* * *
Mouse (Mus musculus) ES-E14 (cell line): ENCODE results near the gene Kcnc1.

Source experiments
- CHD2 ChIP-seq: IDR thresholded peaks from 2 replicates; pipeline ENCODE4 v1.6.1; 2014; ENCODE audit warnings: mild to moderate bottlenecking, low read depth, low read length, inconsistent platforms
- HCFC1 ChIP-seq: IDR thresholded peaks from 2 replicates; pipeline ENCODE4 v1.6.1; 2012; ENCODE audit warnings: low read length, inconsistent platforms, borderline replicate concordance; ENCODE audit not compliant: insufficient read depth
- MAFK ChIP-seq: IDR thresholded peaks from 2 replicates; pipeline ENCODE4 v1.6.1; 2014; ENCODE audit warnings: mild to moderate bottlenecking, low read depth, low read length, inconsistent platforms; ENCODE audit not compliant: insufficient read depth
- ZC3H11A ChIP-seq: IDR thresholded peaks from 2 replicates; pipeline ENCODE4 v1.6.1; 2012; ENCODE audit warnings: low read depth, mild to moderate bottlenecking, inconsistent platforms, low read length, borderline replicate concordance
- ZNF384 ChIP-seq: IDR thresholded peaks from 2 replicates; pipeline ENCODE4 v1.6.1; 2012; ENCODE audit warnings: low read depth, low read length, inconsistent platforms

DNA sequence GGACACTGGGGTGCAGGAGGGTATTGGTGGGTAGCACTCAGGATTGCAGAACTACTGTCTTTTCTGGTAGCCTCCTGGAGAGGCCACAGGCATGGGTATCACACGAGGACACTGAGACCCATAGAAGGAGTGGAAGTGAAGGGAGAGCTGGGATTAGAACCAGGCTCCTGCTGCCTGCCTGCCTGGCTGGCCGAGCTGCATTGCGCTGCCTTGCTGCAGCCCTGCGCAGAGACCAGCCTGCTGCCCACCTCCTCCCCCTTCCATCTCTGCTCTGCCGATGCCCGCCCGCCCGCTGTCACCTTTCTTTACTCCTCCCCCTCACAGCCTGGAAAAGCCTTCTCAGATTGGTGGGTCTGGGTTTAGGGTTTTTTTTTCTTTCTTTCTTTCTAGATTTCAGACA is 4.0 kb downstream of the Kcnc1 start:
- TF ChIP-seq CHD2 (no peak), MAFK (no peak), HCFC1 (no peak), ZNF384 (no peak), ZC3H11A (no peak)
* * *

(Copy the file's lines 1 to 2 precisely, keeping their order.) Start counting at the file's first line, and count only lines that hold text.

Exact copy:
Mouse (Mus musculus) ES-E14 (cell line): ENCODE results near the gene Kcnc1.

Source experiments